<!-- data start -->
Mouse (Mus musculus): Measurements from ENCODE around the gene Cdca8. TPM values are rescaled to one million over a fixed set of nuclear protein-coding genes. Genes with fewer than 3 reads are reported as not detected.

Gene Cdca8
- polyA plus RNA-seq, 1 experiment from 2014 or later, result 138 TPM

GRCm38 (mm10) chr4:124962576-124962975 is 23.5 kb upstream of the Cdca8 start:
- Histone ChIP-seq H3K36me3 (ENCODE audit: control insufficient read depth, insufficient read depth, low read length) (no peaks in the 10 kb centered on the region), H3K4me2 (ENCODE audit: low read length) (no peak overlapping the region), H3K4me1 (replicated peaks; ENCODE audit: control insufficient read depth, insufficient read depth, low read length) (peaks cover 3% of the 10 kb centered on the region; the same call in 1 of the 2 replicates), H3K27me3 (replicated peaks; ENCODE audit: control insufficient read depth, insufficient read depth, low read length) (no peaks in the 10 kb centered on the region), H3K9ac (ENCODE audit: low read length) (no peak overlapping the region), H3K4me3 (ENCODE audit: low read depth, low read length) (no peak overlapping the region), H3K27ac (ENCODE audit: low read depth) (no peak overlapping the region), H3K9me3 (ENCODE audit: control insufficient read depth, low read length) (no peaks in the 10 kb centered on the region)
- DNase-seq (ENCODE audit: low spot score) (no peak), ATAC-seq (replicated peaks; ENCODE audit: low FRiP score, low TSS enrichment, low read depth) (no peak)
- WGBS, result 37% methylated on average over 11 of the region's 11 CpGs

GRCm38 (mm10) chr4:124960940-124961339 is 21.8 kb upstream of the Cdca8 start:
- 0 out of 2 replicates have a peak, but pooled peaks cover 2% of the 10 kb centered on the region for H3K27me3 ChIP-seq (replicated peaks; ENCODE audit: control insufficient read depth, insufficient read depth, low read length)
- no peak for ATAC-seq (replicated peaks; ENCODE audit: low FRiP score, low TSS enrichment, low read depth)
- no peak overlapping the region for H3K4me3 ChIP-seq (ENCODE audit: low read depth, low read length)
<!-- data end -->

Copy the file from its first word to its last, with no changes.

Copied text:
Mouse (Mus musculus): Measurements from ENCODE around the gene Cdca8. TPM values are rescaled to one million over a fixed set of nuclear protein-coding genes. Genes with fewer than 3 reads are reported as not detected.

Gene Cdca8
- polyA plus RNA-seq, 1 experiment from 2014 or later, result 138 TPM

GRCm38 (mm10) chr4:124962576-124962975 is 23.5 kb upstream of the Cdca8 start:
- Histone ChIP-seq H3K36me3 (ENCODE audit: control insufficient read depth, insufficient read depth, low read length) (no peaks in the 10 kb centered on the region), H3K4me2 (ENCODE audit: low read length) (no peak overlapping the region), H3K4me1 (replicated peaks; ENCODE audit: control insufficient read depth, insufficient read depth, low read length) (peaks cover 3% of the 10 kb centered on the region; the same call in 1 of the 2 replicates), H3K27me3 (replicated peaks; ENCODE audit: control insufficient read depth, insufficient read depth, low read length) (no peaks in the 10 kb centered on the region), H3K9ac (ENCODE audit: low read length) (no peak overlapping the region), H3K4me3 (ENCODE audit: low read depth, low read length) (no peak overlapping the region), H3K27ac (ENCODE audit: low read depth) (no peak overlapping the region), H3K9me3 (ENCODE audit: control insufficient read depth, low read length) (no peaks in the 10 kb centered on the region)
- DNase-seq (ENCODE audit: low spot score) (no peak), ATAC-seq (replicated peaks; ENCODE audit: low FRiP score, low TSS enrichment, low read depth) (no peak)
- WGBS, result 37% methylated on average over 11 of the region's 11 CpGs

GRCm38 (mm10) chr4:124960940-124961339 is 21.8 kb upstream of the Cdca8 start:
- 0 out of 2 replicates have a peak, but pooled peaks cover 2% of the 10 kb centered on the region for H3K27me3 ChIP-seq (replicated peaks; ENCODE audit: control insufficient read depth, insufficient read depth, low read length)
- no peak for ATAC-seq (replicated peaks; ENCODE audit: low FRiP score, low TSS enrichment, low read depth)
- no peak overlapping the region for H3K4me3 ChIP-seq (ENCODE audit: low read depth, low read length)